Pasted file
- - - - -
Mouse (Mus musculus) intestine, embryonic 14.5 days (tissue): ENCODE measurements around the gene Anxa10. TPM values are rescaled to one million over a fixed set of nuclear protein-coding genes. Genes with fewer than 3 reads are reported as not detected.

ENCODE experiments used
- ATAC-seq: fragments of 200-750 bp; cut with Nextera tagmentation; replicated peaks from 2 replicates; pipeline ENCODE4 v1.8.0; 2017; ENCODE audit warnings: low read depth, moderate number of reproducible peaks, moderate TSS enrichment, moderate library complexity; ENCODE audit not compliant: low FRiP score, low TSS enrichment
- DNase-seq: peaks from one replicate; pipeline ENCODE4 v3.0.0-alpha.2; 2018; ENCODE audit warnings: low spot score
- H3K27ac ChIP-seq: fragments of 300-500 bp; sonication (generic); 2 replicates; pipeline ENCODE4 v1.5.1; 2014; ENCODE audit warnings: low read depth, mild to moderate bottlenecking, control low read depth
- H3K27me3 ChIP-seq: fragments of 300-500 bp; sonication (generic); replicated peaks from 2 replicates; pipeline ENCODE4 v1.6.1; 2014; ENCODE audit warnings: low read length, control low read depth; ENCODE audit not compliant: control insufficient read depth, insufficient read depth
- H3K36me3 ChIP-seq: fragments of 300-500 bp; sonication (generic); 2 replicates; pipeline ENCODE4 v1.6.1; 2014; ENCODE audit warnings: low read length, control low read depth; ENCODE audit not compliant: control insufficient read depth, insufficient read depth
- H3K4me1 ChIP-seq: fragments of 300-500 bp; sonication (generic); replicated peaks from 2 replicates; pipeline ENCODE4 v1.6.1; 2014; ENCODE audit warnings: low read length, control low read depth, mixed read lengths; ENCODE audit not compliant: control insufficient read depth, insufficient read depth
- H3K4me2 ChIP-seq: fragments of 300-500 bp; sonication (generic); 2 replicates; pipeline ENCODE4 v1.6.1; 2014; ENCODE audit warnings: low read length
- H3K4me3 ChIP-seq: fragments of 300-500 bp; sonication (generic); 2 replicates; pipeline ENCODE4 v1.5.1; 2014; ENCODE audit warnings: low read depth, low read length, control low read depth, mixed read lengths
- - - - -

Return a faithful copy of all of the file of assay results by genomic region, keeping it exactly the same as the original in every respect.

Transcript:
Mouse (Mus musculus) intestine, embryonic 14.5 days (tissue): ENCODE measurements around the gene Anxa10. TPM values are rescaled to one million over a fixed set of nuclear protein-coding genes. Genes with fewer than 3 reads are reported as not detected.

ENCODE experiments used
- ATAC-seq: fragments of 200-750 bp; cut with Nextera tagmentation; replicated peaks from 2 replicates; pipeline ENCODE4 v1.8.0; 2017; ENCODE audit warnings: low read depth, moderate number of reproducible peaks, moderate TSS enrichment, moderate library complexity; ENCODE audit not compliant: low FRiP score, low TSS enrichment
- DNase-seq: peaks from one replicate; pipeline ENCODE4 v3.0.0-alpha.2; 2018; ENCODE audit warnings: low spot score
- H3K27ac ChIP-seq: fragments of 300-500 bp; sonication (generic); 2 replicates; pipeline ENCODE4 v1.5.1; 2014; ENCODE audit warnings: low read depth, mild to moderate bottlenecking, control low read depth
- H3K27me3 ChIP-seq: fragments of 300-500 bp; sonication (generic); replicated peaks from 2 replicates; pipeline ENCODE4 v1.6.1; 2014; ENCODE audit warnings: low read length, control low read depth; ENCODE audit not compliant: control insufficient read depth, insufficient read depth
- H3K36me3 ChIP-seq: fragments of 300-500 bp; sonication (generic); 2 replicates; pipeline ENCODE4 v1.6.1; 2014; ENCODE audit warnings: low read length, control low read depth; ENCODE audit not compliant: control insufficient read depth, insufficient read depth
- H3K4me1 ChIP-seq: fragments of 300-500 bp; sonication (generic); replicated peaks from 2 replicates; pipeline ENCODE4 v1.6.1; 2014; ENCODE audit warnings: low read length, control low read depth, mixed read lengths; ENCODE audit not compliant: control insufficient read depth, insufficient read depth
- H3K4me2 ChIP-seq: fragments of 300-500 bp; sonication (generic); 2 replicates; pipeline ENCODE4 v1.6.1; 2014; ENCODE audit warnings: low read length
- H3K4me3 ChIP-seq: fragments of 300-500 bp; sonication (generic); 2 replicates; pipeline ENCODE4 v1.5.1; 2014; ENCODE audit warnings: low read depth, low read length, control low read depth, mixed read lengths